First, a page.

Brooklynn Peters, 6, right, and Sandahl Blake, 7, wave as they watch the… (Katie Falkenberg / For the…)
In between competitions at Muscle Beach on Wednesday, Heidi Anderson's fiance tried to get her to eat lunch. But each time she reached for a bite of boiled chicken, she was interrupted by another stranger who wanted a photo.
Beachergoers who flocked to the Venice Boardwalk to celebrate Independence Day couldn't resist the exceptionally tanned and toned Anderson, who wore nothing but a turquoise bikini and a gold toe ring. Anderson, a Palm Springs hairdresser, happily indulged them, flexing her arms and flashing a smile.
Elsewhere across the Southland, people celebrated the holiday in different ways. Huntington Beach's annual parade drew some 250,000 people, organizers said. Huge crowds turned out for fireworks at the Rose Bowl in Pasadena, over the water off Marina del Rey and in many other communities.
And then there was the Mr. and Mrs. Muscle Beach competition. Anderson, 33, placed second in her category. She said the Fourth of July is about more than celebrating the nation's birthday.
"It's about freedom of expression," she said. Looking toward the street performers on the boardwalk, she added: "Especially in Venice Beach."
Down the coastline in Long Beach, Thu-Huong Nguyen was handing out T-shirts at the Great American Kid's Bike Parade.
Several hundred children and their parents braved gray skies and a light mist for the waterfront procession, which kicked off with the "Star- Spangled Banner" and ended with a watermelon seed spitting competition and a costume contest.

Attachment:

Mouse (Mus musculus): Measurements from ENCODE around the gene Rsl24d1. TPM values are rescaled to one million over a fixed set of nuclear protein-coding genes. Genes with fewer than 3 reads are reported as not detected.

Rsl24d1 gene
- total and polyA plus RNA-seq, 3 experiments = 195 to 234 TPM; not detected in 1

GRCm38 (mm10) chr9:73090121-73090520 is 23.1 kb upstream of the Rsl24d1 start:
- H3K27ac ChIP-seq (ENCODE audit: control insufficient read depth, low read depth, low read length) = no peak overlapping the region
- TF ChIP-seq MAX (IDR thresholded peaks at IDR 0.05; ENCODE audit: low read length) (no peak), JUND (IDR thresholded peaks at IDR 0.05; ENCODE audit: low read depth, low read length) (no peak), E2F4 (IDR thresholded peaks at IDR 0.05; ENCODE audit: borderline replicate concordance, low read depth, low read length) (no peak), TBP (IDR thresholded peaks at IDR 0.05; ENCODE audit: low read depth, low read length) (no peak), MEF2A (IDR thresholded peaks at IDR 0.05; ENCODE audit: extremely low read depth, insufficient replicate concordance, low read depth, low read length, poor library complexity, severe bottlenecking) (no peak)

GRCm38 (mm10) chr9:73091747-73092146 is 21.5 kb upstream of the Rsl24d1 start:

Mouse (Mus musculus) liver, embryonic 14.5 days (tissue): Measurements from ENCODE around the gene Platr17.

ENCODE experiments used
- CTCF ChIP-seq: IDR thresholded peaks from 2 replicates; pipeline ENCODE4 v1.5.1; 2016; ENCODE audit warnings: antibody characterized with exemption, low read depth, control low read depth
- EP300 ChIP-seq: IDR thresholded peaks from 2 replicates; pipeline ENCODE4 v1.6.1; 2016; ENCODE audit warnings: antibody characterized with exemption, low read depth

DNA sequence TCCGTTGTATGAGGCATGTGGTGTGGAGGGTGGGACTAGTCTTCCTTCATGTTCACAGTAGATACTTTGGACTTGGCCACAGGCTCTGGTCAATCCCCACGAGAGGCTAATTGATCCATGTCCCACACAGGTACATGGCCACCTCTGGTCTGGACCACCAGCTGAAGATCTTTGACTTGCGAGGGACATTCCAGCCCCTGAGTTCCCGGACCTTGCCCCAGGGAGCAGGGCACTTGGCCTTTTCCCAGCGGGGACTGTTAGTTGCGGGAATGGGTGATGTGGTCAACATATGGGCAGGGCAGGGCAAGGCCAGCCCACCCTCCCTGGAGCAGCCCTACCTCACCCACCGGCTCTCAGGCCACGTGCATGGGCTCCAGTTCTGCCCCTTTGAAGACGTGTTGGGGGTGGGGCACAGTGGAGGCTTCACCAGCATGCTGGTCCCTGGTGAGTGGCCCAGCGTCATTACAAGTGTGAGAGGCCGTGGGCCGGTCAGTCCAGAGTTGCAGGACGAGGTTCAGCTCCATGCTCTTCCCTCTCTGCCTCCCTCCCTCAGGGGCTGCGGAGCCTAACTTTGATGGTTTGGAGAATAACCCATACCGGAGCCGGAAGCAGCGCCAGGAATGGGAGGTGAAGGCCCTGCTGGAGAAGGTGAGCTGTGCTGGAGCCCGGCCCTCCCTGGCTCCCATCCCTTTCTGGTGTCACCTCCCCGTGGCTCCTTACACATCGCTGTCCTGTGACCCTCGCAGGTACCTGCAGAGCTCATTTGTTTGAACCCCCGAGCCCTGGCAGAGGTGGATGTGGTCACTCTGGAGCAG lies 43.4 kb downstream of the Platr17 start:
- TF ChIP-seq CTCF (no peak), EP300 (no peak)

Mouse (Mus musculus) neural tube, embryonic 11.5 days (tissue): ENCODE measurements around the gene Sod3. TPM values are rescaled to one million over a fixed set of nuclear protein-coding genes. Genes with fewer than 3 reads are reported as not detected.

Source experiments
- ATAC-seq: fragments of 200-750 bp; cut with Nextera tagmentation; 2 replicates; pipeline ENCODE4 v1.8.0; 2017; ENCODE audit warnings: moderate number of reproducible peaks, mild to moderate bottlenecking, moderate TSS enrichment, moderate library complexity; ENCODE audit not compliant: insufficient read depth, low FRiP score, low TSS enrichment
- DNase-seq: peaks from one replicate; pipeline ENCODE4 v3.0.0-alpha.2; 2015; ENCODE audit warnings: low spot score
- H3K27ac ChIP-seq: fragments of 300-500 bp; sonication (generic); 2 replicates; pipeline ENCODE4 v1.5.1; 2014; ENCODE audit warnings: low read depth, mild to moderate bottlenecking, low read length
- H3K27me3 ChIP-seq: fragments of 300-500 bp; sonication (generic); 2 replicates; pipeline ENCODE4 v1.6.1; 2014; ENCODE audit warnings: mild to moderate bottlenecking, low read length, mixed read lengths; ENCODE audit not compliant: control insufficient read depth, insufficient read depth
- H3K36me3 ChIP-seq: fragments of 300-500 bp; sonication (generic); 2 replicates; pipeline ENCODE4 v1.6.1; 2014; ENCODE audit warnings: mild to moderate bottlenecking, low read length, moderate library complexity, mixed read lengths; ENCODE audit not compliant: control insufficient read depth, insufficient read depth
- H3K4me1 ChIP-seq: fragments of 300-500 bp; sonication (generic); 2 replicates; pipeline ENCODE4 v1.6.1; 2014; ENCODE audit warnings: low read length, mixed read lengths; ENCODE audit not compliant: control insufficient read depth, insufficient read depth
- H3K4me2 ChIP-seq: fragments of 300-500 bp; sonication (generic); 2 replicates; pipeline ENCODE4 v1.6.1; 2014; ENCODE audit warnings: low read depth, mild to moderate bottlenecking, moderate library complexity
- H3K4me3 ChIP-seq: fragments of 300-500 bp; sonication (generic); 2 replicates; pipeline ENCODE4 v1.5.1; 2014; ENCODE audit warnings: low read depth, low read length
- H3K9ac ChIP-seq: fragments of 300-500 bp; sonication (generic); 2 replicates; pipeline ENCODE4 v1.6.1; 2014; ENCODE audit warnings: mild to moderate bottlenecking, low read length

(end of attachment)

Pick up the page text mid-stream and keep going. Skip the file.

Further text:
Nguyen, 37, has been volunteering at the event since 2009. She was born in Vietnam and said nobody appreciates the United States more than she does. She looked the part, with a red Tina Turner wig, white-tipped false eyelashes and blue stars painted on her cheeks.
"I was so excited to get dressed, I got up at 4:30 a.m. without an alarm clock," Nguyen said.
"I'm so grateful to be in this country," she said. "Here you can be who you are and speak your mind."
Nearby, Eric Haley pinned an American flag on his son Matthew's scooter. The pair had a big day planned, with a barbecue later at their home followed by watching fireworks with their church group.
A stranger asked Matthew what Independence Day meant. The 4-year-old looked up shyly at his father. "God?" he ventured.
His dad shrugged his shoulders and laughed. "It's about celebrating the birthday of our country and giving a shout-out to our military," said Haley, 39. He has several family members who have served in Iraq.
Messages of appreciation for the military popped up everywhere Wednesday, even at the Farmacy, a medical marijuana dispensary on Abbot Kinney Boulevard in Venice. The owners had written "Support our troops" in the window, and offered holiday specials.
A few blocks away, back at Muscle Beach, Clemence Nourrit and Helene Boinot were standing near the outdoor gym, taking pictures of the preening body builders and looking very amused.
Both are French but live in Los Angeles. This was their first Fourth of July celebration.
They said the contrasts with Bastille Day, France's national holiday, were striking. Back home, the military stages a large parade on the Champs-Élysées in Paris. But in the United States, July 4 seems to be "about doing crazy things," said Nourrit, 26. That morning, she said she had watched a hot-dog eating contest on television.
Boinot, 28, smiled when asked what she thought of it all. "Well," she said, "this is America."